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As per subject, I see that the above mentioned aircraft and some others that have engines mounted on the rear of the fuselage, have the engine intakes tilted slightly upwards. Why has this solution been implemented?

Wouldn't it be better having them parallel to ground?

If the airflow of the exhaust is directed slightly towards the ground would't it affect the plane causing it to push the nose downwards?

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1 Answer 1

up vote 38 down vote accepted

I believe there this could be traced back to the so-called downwash angle of the air coming off the wing.

Looking at the picture below (and put on some imaginary engines on the back like the DC9/MD80), it becomes clear that by mounting it upwards by a few degrees would make it meet the airstream at the streamline angle:

Downwash

You would want to that streamline to interact with the aircraft fan blades with the wind at the same angles. I would imagine that if you did not do this, it would result in an uneven force on the fan blades, which would probably be highly undesirable.

Looking at the drawings of the DC9, it might appear that the shorter version has a higher angle, and that the longer version has a smaller angle, as further from the wing the downwash angle is less, as could also be seen above.

DC9

For a little further analysis, the following is apparently off the DC-9 Manual, and might shed a little more light on the design, in particular in the last paragraph:

"The nacelles have been designed to enclose the JT8D engine with a shape that will allow the highest installed performance ( thrust minus drag ) possible at all flight conditions. The nacelle nose cowling is nonsymmetrical to keep the drag to a minimum at the high mach number cruising conditions.

The nonsymmetry is required to maintain an extremely flat nacelle line adjacent to the fuselage, such that the nacelle supervelocity increments, when added to those from the pylon and fuselage, do not lead to super-critical velocities with resultant shockwave losses.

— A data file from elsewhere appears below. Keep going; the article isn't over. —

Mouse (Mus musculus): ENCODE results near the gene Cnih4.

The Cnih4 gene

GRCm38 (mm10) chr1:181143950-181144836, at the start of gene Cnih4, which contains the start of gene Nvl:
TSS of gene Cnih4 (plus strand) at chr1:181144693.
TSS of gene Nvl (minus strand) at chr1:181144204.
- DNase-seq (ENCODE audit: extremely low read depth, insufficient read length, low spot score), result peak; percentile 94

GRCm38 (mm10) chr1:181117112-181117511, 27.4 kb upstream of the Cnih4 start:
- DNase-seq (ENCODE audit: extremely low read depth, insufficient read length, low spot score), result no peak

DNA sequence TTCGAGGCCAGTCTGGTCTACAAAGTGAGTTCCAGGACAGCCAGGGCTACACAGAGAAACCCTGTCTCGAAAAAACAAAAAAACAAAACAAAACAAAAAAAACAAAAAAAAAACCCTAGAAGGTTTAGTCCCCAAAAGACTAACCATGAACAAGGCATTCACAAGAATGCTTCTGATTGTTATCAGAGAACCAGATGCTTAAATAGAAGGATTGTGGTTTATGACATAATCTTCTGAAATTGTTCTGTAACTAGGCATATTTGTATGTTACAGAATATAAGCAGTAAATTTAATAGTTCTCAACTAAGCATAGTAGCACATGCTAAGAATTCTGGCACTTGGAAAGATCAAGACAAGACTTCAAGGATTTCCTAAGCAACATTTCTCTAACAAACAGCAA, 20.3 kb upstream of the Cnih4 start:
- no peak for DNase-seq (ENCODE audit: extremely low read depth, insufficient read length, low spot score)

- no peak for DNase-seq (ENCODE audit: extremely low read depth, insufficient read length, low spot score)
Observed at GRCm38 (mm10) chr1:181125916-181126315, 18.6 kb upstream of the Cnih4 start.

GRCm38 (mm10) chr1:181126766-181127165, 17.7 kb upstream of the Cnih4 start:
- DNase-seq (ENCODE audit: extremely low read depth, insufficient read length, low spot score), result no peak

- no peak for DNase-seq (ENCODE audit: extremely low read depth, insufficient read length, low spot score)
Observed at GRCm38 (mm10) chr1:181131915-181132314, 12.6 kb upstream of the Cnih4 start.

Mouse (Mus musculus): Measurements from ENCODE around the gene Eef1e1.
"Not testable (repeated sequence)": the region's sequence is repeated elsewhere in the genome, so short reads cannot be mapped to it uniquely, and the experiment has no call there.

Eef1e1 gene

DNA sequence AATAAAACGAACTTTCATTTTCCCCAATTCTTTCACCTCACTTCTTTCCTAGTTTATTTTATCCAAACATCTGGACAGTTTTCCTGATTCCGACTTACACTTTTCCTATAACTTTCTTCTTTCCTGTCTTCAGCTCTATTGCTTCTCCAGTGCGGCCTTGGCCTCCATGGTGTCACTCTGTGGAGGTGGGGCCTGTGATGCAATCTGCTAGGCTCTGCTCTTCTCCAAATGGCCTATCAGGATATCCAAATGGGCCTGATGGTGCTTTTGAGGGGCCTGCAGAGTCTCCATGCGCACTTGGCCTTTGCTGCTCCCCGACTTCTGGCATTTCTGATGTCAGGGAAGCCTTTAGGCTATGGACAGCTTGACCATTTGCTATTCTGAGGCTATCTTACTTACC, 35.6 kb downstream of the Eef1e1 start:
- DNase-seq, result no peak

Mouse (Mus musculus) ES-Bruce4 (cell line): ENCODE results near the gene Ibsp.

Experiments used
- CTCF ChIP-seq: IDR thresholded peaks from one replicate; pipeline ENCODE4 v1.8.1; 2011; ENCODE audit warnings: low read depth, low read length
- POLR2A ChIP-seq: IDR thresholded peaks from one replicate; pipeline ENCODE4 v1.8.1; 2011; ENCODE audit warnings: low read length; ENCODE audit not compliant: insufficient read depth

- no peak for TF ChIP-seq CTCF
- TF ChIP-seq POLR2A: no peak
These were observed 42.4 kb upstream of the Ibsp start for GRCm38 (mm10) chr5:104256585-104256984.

The nacelle axis and pylon have been set at 3 degrees angle of attack relative to the fuselage to align them with the local flow conditions prevalent at cruising conditions. This is necessary to eliminate the interference and high induced drag that they would otherwise be subjected to. The nozzle is then canted upward relative to the engine axis, thus eliminating the pitching effects due to thrust."

Following picture appears to show the nozzle angle is in fact more horizontal than the entry angle, with the underside longer than the upper side:

MD80 engine

Thus, while it might not aesthetically pleasing maybe to have it off by a few degrees from the fuselage body, but it does bring advantages when seen with the airflow, and resulting concerns about that the thrust is not being vectored along the body axis is corrected by the nozzle.

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Amazing answer! That really cleared up everything. Thanks! –  Fabrizio Mazzoni Feb 5 at 13:04

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